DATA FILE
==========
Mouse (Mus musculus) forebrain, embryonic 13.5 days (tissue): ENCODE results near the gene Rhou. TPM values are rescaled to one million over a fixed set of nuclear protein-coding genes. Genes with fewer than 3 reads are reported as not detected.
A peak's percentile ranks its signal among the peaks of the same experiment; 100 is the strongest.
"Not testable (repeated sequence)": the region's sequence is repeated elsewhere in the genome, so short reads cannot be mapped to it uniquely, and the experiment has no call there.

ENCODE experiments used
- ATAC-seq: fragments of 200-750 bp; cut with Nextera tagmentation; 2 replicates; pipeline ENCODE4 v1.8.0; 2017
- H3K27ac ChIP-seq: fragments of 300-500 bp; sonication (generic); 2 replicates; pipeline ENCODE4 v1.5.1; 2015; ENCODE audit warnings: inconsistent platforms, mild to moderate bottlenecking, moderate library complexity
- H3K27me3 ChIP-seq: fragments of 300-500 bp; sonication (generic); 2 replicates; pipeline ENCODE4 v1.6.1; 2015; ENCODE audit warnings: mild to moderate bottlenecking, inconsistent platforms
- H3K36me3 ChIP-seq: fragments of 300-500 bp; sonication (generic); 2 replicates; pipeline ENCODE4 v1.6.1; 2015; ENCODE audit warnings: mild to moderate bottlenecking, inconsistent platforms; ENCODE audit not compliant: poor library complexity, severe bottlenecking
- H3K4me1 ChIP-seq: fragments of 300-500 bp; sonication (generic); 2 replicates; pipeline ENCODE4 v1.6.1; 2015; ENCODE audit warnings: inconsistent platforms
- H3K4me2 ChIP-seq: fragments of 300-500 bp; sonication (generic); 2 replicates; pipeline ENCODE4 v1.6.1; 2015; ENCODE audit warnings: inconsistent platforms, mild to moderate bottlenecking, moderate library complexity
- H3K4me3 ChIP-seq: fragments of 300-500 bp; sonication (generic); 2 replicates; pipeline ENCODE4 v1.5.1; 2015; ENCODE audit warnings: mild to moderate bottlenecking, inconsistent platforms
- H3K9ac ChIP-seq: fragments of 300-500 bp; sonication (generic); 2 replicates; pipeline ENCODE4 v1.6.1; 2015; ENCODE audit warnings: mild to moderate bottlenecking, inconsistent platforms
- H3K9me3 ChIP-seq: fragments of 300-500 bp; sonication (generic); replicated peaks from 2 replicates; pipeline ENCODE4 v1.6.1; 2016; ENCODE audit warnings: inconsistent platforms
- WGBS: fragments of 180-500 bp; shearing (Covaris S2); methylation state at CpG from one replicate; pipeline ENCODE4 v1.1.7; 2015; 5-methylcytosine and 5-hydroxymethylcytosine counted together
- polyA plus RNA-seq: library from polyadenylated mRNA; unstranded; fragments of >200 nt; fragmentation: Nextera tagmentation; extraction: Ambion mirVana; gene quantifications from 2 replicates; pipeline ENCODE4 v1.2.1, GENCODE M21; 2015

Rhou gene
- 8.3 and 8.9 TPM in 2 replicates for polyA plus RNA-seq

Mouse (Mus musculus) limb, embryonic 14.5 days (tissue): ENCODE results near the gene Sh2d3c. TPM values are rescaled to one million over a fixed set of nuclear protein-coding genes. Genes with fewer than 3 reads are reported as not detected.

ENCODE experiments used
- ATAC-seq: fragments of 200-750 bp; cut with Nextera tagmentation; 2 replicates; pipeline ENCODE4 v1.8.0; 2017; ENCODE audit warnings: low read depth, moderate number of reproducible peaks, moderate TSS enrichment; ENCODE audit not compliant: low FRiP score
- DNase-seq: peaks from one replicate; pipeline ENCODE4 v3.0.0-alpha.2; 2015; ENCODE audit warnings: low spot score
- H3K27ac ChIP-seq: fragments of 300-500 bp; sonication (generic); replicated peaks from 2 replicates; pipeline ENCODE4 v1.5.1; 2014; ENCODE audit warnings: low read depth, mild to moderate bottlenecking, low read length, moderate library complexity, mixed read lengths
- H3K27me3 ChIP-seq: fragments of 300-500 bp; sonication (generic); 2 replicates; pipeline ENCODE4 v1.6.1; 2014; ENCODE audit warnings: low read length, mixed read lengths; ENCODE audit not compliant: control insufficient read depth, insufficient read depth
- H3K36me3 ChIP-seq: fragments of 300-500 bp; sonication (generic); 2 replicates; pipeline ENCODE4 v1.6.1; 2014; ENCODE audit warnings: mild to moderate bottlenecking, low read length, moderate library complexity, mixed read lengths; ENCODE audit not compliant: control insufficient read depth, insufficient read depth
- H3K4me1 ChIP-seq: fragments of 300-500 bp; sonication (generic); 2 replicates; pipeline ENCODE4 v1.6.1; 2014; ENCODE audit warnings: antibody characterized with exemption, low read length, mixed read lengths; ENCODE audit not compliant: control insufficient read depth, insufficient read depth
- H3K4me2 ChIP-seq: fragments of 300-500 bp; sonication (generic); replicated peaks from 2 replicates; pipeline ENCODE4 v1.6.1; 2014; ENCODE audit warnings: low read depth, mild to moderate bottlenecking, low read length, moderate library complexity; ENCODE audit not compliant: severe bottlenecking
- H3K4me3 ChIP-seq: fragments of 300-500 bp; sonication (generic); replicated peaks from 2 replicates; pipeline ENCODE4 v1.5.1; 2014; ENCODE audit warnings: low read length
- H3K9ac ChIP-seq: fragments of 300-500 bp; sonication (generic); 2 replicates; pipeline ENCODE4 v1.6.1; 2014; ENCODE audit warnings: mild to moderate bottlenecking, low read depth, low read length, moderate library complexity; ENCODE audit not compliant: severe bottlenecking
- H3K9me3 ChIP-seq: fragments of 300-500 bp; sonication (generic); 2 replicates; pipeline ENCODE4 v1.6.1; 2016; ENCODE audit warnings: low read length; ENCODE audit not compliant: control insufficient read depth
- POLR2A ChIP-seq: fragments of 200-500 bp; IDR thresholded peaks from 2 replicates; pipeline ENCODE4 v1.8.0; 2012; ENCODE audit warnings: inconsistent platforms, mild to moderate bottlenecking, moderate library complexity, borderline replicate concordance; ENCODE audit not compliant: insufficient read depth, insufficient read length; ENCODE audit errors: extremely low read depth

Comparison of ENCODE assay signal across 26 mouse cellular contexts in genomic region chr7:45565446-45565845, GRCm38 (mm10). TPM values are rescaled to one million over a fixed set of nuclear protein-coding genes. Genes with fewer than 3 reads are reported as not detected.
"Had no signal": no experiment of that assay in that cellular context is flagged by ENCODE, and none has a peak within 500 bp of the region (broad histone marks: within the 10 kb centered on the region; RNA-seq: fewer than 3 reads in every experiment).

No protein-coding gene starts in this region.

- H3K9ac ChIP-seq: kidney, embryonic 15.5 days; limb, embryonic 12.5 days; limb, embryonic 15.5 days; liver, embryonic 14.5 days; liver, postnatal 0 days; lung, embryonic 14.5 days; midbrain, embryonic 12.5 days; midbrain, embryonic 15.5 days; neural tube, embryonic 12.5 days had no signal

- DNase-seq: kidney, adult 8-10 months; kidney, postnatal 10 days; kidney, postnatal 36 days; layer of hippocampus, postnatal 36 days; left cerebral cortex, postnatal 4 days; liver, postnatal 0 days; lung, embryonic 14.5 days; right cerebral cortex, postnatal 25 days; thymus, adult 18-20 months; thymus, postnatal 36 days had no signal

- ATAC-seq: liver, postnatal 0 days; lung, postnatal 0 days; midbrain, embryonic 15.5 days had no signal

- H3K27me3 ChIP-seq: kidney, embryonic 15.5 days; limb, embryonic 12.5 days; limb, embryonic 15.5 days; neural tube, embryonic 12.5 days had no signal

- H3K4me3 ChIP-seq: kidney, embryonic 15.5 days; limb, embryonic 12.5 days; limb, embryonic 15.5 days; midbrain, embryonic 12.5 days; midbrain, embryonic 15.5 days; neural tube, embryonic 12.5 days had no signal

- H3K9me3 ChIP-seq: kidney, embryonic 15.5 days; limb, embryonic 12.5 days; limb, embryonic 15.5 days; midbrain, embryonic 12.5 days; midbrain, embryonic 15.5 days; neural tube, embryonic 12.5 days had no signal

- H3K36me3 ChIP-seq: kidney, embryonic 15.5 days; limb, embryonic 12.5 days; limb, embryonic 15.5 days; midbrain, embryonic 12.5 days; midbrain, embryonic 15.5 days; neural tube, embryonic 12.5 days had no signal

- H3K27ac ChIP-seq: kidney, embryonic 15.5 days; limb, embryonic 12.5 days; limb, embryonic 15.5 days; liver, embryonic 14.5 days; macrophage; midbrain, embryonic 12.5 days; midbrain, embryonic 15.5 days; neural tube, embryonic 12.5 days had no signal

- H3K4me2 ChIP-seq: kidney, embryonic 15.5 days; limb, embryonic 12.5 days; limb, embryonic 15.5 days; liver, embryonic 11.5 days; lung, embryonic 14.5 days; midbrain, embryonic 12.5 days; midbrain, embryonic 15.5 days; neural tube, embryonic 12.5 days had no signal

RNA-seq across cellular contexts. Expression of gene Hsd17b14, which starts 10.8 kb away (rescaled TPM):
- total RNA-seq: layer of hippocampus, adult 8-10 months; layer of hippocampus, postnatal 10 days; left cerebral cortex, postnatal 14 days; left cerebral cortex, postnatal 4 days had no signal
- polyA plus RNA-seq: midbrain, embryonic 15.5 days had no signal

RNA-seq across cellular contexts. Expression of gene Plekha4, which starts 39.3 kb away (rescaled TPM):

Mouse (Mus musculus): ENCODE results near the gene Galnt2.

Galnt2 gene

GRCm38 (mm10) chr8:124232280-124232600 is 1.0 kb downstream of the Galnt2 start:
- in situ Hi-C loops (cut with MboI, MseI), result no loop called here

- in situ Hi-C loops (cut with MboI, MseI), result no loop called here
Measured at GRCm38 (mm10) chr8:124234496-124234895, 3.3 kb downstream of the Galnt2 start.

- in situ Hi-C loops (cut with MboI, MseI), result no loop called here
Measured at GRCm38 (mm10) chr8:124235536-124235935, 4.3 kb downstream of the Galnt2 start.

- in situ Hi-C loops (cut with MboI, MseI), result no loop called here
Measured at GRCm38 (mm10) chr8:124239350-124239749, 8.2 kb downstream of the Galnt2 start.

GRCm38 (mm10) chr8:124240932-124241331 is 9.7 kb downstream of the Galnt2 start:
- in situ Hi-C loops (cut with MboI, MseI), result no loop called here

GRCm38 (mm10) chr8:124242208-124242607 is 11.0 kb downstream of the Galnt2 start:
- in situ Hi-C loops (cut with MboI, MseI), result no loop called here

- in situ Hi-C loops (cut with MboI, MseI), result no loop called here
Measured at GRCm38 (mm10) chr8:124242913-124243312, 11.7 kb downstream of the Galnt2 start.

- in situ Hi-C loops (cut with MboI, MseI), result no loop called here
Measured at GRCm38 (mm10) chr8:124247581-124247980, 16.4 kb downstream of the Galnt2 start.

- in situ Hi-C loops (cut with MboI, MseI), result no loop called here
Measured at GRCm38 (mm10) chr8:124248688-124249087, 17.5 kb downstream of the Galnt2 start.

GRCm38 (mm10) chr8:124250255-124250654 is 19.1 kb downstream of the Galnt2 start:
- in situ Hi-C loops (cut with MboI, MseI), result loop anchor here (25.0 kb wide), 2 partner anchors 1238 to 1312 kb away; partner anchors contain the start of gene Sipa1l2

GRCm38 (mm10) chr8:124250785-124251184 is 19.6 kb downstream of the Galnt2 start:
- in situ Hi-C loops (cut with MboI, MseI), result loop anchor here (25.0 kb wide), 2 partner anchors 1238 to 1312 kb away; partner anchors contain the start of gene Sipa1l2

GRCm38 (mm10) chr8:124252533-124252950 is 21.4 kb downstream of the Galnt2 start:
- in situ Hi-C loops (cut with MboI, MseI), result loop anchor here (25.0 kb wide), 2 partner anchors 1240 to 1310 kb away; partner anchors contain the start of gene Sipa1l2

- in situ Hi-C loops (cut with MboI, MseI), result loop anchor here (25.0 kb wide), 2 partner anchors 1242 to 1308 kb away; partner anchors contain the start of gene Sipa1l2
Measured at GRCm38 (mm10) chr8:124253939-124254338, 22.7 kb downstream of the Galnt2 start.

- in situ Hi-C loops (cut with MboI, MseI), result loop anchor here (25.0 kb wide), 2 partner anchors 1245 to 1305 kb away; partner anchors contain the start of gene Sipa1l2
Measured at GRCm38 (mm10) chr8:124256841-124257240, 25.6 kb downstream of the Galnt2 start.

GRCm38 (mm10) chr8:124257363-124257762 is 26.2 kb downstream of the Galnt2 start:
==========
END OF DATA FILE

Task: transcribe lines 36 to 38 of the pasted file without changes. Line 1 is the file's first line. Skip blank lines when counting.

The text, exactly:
- ATAC-seq: liver, postnatal 0 days; lung, postnatal 0 days; midbrain, embryonic 15.5 days had no signal

- H3K27me3 ChIP-seq: kidney, embryonic 15.5 days; limb, embryonic 12.5 days; limb, embryonic 15.5 days; neural tube, embryonic 12.5 days had no signal

- H3K4me3 ChIP-seq: kidney, embryonic 15.5 days; limb, embryonic 12.5 days; limb, embryonic 15.5 days; midbrain, embryonic 12.5 days; midbrain, embryonic 15.5 days; neural tube, embryonic 12.5 days had no signal